Even though we had spent seven years stationed in Germany (four years in Bamberg and three years in Berlin) we had never gone on a Rhine River cruise. It was really beautiful. Our German friends, Werner and Margit, also accompanied us. Following the cruise, we went back to Muenchweiler, where our German friends live, had a wonderful meal at a local Italian restaurant and everyone collapsed for the night.
The following day, Werner and Margit showed us around the local area. We had lunch in the huge wine barrel in Bad Durkheim. The annual Wurst and Wine Fest had ended only a day or two before. We also visited Landau and the tiny town of Rhodt.
On September 21, we left our German friends and drove to the quaint, walled village of Rothenburg. The night watchman tour is not to be missed! It’s hilarious as well as informative. We spent the night in the Hotel Golden Lamb right in the main marketplace. The girls shopped at Kathe Wohlfahrt while the guys tried to put a dent in the German beer supply.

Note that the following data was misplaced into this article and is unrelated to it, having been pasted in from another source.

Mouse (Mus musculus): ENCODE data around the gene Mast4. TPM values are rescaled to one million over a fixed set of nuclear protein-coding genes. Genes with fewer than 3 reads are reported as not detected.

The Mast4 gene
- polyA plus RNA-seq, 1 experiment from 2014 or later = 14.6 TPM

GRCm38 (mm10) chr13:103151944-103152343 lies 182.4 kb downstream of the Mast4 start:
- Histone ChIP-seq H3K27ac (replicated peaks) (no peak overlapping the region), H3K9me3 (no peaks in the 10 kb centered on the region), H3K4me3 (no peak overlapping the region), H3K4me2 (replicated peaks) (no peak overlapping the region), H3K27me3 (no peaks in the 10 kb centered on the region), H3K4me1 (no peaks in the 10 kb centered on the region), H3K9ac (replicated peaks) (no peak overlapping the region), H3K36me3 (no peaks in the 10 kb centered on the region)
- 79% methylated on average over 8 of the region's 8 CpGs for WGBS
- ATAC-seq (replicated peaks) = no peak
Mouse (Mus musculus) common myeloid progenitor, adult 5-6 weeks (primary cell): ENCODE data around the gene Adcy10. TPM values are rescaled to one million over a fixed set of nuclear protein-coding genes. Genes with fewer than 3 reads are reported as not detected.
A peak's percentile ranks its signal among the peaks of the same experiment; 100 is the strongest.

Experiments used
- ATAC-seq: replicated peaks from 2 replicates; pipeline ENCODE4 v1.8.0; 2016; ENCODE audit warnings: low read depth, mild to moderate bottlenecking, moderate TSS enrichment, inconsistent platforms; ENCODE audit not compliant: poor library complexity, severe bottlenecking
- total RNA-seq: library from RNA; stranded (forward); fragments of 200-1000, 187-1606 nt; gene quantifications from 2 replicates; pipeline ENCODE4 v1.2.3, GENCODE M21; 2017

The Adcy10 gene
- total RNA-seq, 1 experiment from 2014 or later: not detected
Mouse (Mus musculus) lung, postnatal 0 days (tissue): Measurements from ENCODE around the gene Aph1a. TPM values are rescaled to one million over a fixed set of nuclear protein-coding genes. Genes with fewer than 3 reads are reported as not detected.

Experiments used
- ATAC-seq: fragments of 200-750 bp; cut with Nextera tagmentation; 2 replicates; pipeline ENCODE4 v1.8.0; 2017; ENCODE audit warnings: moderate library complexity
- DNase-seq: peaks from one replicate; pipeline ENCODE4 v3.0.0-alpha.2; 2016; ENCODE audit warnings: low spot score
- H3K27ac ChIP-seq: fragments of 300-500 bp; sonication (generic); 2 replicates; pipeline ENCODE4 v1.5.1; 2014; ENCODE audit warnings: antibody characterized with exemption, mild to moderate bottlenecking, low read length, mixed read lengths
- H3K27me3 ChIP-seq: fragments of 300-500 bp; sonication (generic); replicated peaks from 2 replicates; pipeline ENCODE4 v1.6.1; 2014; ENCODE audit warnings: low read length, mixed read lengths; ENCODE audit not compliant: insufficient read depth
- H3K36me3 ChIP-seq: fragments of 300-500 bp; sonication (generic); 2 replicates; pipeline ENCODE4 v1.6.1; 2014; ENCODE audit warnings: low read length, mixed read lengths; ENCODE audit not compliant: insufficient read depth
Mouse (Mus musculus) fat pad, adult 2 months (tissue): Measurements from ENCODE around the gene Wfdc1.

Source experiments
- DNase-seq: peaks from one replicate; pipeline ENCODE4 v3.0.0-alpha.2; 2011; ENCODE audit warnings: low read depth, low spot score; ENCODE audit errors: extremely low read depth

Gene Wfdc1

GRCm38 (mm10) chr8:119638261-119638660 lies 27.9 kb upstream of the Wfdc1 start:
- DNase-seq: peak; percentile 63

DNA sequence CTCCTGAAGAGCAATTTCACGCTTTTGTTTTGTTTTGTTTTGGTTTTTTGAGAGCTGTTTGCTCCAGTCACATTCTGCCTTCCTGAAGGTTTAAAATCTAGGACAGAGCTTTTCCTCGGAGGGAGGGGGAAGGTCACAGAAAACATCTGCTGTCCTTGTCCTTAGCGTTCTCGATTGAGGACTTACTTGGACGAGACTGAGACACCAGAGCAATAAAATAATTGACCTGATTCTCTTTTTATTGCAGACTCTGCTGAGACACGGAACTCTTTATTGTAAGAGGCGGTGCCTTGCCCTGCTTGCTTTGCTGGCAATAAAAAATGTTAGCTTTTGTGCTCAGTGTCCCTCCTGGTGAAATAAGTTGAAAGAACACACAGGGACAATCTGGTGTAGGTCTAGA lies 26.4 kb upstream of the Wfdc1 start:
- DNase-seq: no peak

The following day we headed to Salzburg, then to Bad Reichenhall where we got rooms in a lovely gasthaus, the Karlsteiner Stuben. The man at the desk at the gasthaus just happened to mention that the annual Herbstfest at Bad Reichenhall was ending that night with a bierfest, and he thought we might like to go. We walked to the fest and it was fabulous! There’s nothing like a beer fest or wine fest in a small town. The band was terrific and the beer and food just wonderful.
The following day we went to the Eagle’s Nest, then on to the Edelweiss Lodge and Resort in Garmisch. We had stayed there several times in the past, and there’s not a trip to Germany that would be complete without a few days at the Edelweiss. Our relatives just loved it, especially the cowbells ringing in the meadow early in the morning when it was foggy and not quite dawn, and then waiting for the sun to rise over the Zugspitze. We all could’ve stayed there forever. The guys loved hanging out in Zuggy’s Base Camp, drinking beer, while the girls did laundry.